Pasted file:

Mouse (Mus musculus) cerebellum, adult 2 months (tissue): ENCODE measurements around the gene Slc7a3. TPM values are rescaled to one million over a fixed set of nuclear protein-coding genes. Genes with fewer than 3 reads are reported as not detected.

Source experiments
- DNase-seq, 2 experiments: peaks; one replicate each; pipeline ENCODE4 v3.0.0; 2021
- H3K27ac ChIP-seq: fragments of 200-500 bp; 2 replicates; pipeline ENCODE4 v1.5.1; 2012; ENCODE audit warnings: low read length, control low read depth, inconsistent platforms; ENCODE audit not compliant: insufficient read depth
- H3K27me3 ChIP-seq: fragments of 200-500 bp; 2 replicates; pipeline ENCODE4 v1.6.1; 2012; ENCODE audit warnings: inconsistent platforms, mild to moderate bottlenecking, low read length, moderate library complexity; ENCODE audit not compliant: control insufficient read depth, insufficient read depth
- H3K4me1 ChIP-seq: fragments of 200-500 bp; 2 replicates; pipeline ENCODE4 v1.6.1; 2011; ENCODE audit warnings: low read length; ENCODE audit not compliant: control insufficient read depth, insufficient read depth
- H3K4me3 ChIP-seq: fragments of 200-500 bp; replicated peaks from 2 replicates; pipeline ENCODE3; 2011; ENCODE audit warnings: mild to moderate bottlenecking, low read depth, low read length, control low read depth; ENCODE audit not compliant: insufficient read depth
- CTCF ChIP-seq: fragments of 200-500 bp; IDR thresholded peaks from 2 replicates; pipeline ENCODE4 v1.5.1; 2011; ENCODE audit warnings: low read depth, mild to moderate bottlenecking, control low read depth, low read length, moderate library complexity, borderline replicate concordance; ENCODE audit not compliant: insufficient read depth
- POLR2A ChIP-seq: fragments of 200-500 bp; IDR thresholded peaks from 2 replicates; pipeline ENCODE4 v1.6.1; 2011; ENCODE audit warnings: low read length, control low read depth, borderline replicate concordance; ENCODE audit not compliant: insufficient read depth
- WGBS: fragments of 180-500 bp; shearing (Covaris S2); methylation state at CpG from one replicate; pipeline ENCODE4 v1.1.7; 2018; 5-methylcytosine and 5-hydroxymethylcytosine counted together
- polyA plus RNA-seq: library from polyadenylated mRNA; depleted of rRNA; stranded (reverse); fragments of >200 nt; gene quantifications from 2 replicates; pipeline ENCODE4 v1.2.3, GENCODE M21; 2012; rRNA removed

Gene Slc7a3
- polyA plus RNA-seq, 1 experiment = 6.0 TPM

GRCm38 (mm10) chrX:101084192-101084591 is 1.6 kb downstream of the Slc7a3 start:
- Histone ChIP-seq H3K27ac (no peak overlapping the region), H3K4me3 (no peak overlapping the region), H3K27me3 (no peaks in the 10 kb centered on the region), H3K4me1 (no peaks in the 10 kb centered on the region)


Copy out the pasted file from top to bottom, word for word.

Mouse (Mus musculus) cerebellum, adult 2 months (tissue): ENCODE measurements around the gene Slc7a3. TPM values are rescaled to one million over a fixed set of nuclear protein-coding genes. Genes with fewer than 3 reads are reported as not detected.

Source experiments
- DNase-seq, 2 experiments: peaks; one replicate each; pipeline ENCODE4 v3.0.0; 2021
- H3K27ac ChIP-seq: fragments of 200-500 bp; 2 replicates; pipeline ENCODE4 v1.5.1; 2012; ENCODE audit warnings: low read length, control low read depth, inconsistent platforms; ENCODE audit not compliant: insufficient read depth
- H3K27me3 ChIP-seq: fragments of 200-500 bp; 2 replicates; pipeline ENCODE4 v1.6.1; 2012; ENCODE audit warnings: inconsistent platforms, mild to moderate bottlenecking, low read length, moderate library complexity; ENCODE audit not compliant: control insufficient read depth, insufficient read depth
- H3K4me1 ChIP-seq: fragments of 200-500 bp; 2 replicates; pipeline ENCODE4 v1.6.1; 2011; ENCODE audit warnings: low read length; ENCODE audit not compliant: control insufficient read depth, insufficient read depth
- H3K4me3 ChIP-seq: fragments of 200-500 bp; replicated peaks from 2 replicates; pipeline ENCODE3; 2011; ENCODE audit warnings: mild to moderate bottlenecking, low read depth, low read length, control low read depth; ENCODE audit not compliant: insufficient read depth
- CTCF ChIP-seq: fragments of 200-500 bp; IDR thresholded peaks from 2 replicates; pipeline ENCODE4 v1.5.1; 2011; ENCODE audit warnings: low read depth, mild to moderate bottlenecking, control low read depth, low read length, moderate library complexity, borderline replicate concordance; ENCODE audit not compliant: insufficient read depth
- POLR2A ChIP-seq: fragments of 200-500 bp; IDR thresholded peaks from 2 replicates; pipeline ENCODE4 v1.6.1; 2011; ENCODE audit warnings: low read length, control low read depth, borderline replicate concordance; ENCODE audit not compliant: insufficient read depth
- WGBS: fragments of 180-500 bp; shearing (Covaris S2); methylation state at CpG from one replicate; pipeline ENCODE4 v1.1.7; 2018; 5-methylcytosine and 5-hydroxymethylcytosine counted together
- polyA plus RNA-seq: library from polyadenylated mRNA; depleted of rRNA; stranded (reverse); fragments of >200 nt; gene quantifications from 2 replicates; pipeline ENCODE4 v1.2.3, GENCODE M21; 2012; rRNA removed

Gene Slc7a3
- polyA plus RNA-seq, 1 experiment = 6.0 TPM

GRCm38 (mm10) chrX:101084192-101084591 is 1.6 kb downstream of the Slc7a3 start:
- Histone ChIP-seq H3K27ac (no peak overlapping the region), H3K4me3 (no peak overlapping the region), H3K27me3 (no peaks in the 10 kb centered on the region), H3K4me1 (no peaks in the 10 kb centered on the region)